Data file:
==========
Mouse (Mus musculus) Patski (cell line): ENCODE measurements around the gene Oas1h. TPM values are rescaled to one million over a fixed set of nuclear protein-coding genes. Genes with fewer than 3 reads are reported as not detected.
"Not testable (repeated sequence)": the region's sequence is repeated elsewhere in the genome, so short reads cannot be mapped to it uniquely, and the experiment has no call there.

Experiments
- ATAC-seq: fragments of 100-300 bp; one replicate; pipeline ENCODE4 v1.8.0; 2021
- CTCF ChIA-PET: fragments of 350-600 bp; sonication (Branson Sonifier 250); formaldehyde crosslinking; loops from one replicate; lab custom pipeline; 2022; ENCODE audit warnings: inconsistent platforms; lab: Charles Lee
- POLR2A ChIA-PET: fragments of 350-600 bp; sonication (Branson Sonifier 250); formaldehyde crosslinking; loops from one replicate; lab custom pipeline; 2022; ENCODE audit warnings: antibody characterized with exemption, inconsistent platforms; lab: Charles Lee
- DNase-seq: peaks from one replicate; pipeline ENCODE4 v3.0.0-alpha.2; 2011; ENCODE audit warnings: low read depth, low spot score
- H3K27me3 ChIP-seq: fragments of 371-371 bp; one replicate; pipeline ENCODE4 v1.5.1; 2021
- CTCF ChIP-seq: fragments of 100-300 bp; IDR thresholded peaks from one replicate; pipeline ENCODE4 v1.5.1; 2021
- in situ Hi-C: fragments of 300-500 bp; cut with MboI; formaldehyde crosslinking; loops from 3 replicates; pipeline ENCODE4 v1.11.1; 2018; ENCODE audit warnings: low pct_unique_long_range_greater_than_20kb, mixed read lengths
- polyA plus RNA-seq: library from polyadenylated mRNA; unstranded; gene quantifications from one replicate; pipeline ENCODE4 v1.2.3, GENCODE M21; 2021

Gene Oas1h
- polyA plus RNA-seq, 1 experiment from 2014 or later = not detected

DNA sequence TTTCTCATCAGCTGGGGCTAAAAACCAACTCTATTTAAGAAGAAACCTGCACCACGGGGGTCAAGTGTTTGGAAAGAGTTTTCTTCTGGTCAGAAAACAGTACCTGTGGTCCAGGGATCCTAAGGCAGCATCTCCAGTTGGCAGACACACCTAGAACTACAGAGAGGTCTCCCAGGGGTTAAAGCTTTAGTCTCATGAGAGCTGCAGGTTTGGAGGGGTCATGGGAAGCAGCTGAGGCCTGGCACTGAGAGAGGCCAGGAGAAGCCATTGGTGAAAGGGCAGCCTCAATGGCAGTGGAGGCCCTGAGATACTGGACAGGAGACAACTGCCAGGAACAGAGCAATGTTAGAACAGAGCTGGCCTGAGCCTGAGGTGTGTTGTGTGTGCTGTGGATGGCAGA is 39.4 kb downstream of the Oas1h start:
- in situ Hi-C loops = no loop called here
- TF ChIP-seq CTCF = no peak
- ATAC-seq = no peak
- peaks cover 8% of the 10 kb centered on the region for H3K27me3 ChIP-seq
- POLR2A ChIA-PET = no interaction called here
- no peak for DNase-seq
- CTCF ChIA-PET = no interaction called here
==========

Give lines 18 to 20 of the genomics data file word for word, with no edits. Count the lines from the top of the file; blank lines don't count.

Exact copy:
- peaks cover 8% of the 10 kb centered on the region for H3K27me3 ChIP-seq
- POLR2A ChIA-PET = no interaction called here
- no peak for DNase-seq